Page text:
How ‘bout those appointments?
When a business owner sets an appointment with a client, and the client fails to keep it without giving ample notice that they can’t make it, and hopefully ask for it to be rescheduled, it causes problems that often the clients are either unaware of, or they’re grossly lacking in consideration for others.
Let’s say you’re photographer and you set up your appointments to give yourself enough time to not only take photos for each client’s session, but also to set up and take down props and backdrops? I have several pro-photographer friends who do sessions with people that might include anything from dry ice to produce steam or smoke, or candles, or twinkling lights behind backdrops to produce starry skies.
It not only takes time to prepare the setup, it also costs money. Unless they’re off the grid, electricity isn’t free. Neither is dry ice or candles, at least for most of us. Past that is the time. What time is allotted to one client is time taken away from another. If a client doesn’t show up, the biz owner could have given it to a client that did. It’s how they earn their living and everyone’s time should be respected. Consideration for others is a key-element necessary in maintaining a healthy IBC. When it isn’t, everyone suffers a loss, including the client (who may end up being either charged for the time they failed to show up for, or the owner refusing to provide further service. Most of us don’t like being taken advantage of and clients ditching appointments is the same as saying, “I don’t respect you. Your time isn’t valuable to me.”
Good business practices make the IBC thrive. I’ve been working frequently with pro graphic designer, Rita Davis, over the last the last few months. Sometimes we collaborate via email. Sometimes via shared access to documents in Google Drive. Sometimes it’s in person at a local restaurant, where we have WiFi access. We bring along our computers and collaborate in person.
Both of us have demanding schedules and we know there might be times we might not be able to keep our standing working-lunch date. However, when one of us has had to reschedule, we contact the other and start hunting for the next available day we’re both free.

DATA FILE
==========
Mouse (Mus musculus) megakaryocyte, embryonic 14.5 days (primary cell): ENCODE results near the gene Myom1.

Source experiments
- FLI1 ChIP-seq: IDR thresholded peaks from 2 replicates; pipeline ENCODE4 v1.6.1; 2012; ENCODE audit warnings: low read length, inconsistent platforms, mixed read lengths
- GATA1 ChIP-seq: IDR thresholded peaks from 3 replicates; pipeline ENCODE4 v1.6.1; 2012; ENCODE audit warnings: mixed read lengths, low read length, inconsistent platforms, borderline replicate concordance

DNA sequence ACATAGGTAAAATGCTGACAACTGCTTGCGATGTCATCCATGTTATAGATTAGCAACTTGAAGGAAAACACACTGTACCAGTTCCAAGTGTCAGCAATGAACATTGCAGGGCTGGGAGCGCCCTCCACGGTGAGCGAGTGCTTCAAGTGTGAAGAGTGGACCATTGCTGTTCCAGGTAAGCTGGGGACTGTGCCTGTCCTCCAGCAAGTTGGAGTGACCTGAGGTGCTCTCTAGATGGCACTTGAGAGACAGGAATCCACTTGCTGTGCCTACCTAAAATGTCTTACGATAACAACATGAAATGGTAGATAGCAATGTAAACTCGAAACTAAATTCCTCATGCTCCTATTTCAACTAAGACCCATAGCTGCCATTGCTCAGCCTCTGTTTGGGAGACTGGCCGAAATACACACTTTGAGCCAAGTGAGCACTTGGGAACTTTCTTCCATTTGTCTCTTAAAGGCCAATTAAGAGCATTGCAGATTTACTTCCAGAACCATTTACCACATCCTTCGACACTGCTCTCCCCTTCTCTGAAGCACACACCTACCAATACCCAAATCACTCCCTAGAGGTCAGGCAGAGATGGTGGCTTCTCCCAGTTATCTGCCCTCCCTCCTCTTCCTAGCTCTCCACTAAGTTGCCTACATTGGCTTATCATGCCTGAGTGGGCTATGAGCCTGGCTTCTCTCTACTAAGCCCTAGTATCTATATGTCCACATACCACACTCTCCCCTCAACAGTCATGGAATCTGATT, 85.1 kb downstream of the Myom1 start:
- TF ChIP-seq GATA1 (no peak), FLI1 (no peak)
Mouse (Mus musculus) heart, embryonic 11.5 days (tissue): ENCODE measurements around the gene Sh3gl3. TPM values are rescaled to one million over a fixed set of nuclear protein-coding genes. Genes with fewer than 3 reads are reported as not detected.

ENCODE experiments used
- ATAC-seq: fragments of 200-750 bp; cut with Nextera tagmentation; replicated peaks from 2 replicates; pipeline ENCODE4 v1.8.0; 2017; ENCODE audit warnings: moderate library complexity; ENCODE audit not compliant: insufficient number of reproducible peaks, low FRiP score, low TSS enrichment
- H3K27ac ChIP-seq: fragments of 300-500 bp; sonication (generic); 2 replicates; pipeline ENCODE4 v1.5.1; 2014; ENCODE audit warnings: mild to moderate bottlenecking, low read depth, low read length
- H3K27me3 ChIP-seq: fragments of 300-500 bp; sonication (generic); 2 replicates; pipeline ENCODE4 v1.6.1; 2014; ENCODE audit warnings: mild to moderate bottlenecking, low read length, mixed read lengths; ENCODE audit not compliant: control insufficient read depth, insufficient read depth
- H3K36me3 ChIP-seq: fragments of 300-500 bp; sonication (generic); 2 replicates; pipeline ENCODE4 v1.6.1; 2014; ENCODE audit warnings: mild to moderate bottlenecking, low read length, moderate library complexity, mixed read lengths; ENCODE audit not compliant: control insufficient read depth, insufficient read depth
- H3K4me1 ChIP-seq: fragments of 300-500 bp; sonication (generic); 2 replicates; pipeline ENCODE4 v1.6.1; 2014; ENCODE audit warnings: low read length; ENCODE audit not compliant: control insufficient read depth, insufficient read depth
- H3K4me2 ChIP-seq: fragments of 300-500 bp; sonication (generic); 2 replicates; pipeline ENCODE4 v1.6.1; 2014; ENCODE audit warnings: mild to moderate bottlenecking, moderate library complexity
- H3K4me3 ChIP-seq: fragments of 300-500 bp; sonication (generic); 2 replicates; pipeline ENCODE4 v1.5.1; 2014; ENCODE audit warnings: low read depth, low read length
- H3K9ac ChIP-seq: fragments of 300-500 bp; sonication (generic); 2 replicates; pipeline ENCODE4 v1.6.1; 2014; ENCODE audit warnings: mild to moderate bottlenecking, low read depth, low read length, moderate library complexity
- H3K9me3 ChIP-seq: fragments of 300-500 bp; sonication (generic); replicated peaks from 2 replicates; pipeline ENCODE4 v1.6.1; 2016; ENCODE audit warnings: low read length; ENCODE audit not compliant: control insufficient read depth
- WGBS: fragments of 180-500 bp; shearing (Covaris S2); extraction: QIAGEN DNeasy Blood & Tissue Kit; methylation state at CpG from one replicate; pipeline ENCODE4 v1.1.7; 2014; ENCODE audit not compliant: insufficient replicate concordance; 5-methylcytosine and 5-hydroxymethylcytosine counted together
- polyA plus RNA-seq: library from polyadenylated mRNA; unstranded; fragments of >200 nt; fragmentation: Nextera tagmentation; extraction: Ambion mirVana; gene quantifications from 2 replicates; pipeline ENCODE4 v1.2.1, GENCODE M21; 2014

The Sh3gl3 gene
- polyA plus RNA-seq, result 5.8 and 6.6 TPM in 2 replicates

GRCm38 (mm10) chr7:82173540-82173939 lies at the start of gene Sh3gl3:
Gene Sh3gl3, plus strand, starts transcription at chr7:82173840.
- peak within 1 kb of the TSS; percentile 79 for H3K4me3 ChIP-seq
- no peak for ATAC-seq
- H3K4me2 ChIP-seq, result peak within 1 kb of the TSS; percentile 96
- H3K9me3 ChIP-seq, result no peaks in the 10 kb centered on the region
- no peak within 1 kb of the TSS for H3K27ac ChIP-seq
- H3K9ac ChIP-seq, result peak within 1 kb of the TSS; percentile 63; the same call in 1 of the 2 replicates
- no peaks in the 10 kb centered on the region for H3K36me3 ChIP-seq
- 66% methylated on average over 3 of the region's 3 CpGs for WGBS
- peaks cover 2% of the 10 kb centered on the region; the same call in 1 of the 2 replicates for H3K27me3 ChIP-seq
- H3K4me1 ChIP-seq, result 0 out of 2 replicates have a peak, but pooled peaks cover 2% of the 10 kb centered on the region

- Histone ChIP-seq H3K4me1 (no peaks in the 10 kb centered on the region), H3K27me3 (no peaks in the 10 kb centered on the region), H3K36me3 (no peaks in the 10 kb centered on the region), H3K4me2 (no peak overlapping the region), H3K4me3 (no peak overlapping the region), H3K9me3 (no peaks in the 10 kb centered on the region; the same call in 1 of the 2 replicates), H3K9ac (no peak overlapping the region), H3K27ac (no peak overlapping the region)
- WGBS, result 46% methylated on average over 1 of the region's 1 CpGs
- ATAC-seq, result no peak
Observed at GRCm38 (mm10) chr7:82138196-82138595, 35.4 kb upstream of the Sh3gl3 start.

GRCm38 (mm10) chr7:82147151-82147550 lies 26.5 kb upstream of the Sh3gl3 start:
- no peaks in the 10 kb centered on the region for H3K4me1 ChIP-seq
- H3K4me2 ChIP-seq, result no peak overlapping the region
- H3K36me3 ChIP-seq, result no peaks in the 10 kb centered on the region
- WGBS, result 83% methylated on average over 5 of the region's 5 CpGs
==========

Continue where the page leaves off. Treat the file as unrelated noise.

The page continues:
I respect her time. She respects mine. We get a lot of quality work done during those meetings, in an enjoyable atmosphere, which was the reason we began having the meetings in the first place. If we didn’t, we would both lose out on the many good things we gain from our get-togethers, both personally and professionally.
"Here's your sign..." (Thank you Bill Engvall)
Griefing is so not cool in any community. It’s something for all of us to keep in mind and all of us to remind each other of, at least when we see it happening. The angel-on-the-shoulder position might be something most of us have to engage in occasionally. It’s one of those actions that help to keep our community prosperous and growing in the right direction.
Since I’m not keen on writing rants, or reading them most days, and felt that we’ve been assaulted mind, body and soul over the last few weeks with negative situations, I wanted the last sections of this post to end with positive and uplifting information.
And so, from the ShoutOuts to the storm reporting video below, I’ve accomplished that.
You can click the pic to view a linked news article with video covering the recent storms in our area. I hope you'll find the video and brief article as uplifting as I did.
Thanks for your visit today. God bless you. Thank you for your time and interaction. You are appreciated.